Problems arise, though, when rangeland is overgrazed and cattle spend too much time near running water where manure and calving can create water-quality risks for people downstream.
Researchers have been working for decades with ranchers to keep cattle from overgrazing and congregating by creeks. They build strategic fencing, for example, and provide water and salt licks on ridgetops away from running water. Cowboys often herd cattle from low-lying pastures, but all of those management practices are labor-intensive and only a temporary fix. Breeding for the behavior would be much more efficient.
But breeding for one trait can sometimes produce unintended consequences in others. The researchers are looking closely at that possibility, and have so far found no correlation between hill-climbing behavior and undesired traits.
“We’ve looked at calf-weaning weights, pregnancy rates, blood pressure, even disposition,” Bailey said. “We had one theory that hill-climbing cows tended toward the meaner end of the scale, but that’s not the case.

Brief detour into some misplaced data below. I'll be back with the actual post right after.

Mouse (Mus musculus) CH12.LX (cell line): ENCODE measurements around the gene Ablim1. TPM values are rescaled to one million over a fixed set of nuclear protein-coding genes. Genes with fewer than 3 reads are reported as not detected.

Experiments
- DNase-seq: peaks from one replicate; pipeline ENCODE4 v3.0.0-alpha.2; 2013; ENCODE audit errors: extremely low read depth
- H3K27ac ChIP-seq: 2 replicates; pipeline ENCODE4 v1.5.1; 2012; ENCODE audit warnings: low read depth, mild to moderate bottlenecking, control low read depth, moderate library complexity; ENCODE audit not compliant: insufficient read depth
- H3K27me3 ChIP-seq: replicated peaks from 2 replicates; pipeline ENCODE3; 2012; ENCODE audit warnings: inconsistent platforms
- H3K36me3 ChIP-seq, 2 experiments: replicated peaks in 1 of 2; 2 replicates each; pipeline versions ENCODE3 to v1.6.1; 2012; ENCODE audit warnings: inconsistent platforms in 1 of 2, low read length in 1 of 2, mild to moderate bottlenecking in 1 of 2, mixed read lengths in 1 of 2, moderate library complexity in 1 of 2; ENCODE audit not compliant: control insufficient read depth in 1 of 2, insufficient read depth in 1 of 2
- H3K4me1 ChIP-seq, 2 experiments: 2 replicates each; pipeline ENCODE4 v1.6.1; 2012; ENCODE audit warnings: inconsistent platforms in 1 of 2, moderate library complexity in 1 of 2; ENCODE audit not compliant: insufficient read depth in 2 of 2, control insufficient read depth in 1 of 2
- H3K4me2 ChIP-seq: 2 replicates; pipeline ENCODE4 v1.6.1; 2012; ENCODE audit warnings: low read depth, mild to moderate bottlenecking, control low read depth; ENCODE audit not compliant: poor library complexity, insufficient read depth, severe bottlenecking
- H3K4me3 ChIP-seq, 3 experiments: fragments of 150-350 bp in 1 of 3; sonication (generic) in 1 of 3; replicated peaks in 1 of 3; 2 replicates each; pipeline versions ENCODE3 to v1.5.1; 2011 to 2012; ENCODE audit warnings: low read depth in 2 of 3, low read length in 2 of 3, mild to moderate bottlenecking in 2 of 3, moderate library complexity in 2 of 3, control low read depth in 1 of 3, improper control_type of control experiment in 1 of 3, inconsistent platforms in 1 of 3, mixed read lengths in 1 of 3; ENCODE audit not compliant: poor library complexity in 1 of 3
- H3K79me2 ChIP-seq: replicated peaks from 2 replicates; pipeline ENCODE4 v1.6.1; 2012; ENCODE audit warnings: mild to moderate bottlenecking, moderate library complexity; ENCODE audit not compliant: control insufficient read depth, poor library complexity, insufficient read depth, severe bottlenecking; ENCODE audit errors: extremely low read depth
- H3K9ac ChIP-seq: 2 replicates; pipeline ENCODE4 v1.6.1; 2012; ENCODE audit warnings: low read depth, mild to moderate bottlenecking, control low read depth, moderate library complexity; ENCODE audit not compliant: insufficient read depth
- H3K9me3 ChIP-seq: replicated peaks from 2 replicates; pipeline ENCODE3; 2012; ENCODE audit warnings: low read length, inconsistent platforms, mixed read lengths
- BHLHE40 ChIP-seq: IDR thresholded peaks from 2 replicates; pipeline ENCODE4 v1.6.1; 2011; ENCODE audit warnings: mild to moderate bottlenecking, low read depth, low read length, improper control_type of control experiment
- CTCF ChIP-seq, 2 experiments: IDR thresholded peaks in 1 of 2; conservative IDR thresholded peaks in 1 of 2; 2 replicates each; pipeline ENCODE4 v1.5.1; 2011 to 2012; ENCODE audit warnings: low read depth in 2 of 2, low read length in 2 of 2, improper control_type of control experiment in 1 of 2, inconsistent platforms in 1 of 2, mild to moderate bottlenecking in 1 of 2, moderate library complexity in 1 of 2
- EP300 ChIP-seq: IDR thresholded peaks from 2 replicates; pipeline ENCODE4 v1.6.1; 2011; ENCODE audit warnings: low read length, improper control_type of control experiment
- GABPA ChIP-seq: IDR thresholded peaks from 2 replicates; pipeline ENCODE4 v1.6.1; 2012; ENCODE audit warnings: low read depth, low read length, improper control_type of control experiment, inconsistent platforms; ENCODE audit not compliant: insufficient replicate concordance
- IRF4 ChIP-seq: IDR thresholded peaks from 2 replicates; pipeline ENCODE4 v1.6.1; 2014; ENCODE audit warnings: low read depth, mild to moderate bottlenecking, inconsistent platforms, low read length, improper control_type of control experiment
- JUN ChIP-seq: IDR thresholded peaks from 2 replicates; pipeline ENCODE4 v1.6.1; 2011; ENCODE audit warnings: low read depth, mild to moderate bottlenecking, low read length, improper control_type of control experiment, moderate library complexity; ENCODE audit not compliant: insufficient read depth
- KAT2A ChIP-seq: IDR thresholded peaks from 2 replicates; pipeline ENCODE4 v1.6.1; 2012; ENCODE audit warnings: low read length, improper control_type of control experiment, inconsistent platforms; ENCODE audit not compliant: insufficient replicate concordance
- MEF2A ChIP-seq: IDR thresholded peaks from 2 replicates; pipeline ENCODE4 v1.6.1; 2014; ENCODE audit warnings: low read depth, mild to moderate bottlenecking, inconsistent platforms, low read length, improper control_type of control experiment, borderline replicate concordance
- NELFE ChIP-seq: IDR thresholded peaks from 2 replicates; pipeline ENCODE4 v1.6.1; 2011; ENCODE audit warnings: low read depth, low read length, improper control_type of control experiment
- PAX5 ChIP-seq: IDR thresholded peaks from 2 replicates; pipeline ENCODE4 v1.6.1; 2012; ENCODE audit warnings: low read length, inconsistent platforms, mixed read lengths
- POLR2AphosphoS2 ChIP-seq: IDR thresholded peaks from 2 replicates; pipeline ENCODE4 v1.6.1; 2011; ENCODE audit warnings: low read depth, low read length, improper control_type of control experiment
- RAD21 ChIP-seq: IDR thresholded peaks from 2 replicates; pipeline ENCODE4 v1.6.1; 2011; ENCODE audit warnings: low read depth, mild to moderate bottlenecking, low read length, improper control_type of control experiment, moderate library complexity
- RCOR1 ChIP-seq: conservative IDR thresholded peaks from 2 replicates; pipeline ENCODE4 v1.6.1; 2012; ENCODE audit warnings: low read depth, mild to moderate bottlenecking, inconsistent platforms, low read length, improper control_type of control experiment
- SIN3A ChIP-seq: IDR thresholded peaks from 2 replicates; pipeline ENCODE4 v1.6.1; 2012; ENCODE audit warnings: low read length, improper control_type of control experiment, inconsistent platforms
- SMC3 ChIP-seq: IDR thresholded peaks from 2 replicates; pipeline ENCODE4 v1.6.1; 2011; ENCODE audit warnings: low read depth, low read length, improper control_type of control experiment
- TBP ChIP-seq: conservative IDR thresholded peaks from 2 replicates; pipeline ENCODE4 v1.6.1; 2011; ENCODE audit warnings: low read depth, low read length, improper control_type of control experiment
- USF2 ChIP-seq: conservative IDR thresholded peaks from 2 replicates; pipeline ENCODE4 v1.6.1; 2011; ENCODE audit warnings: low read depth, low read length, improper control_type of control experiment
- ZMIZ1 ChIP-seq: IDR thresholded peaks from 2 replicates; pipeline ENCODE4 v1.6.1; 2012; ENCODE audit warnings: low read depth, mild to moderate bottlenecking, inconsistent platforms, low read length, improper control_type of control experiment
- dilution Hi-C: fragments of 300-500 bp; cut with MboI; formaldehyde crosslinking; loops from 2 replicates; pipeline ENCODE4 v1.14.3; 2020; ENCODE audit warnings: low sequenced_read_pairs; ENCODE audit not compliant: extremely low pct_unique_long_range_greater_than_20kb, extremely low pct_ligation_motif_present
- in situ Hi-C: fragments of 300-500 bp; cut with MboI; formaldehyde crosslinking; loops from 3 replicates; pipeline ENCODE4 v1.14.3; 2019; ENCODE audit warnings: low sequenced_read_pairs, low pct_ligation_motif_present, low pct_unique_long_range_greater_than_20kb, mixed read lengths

“Some cows just prefer to climb more than other cows,” he said. “And if breeding can move the bell curve in that direction, management tools like fencing and herding will be much more effective.”
Dick and Erin Evans said they would happily add those genetic traits to their carefully selected herd, and not even to increase the numbers they could graze. They’re excited for the benefits widely distributed grazing could bring to the land itself.
“A lot of people talk about range and a lot of people take about livestock,” said Erin Evans, who has gone back to school to get a Master’s degree in range science at New Mexico State University. “Those and habitat for wildlife are all tied together. It’s all connected. If you’re creating a better environment, it works for the plant community, it works for your cattle and it works for the wildlife the land supports.”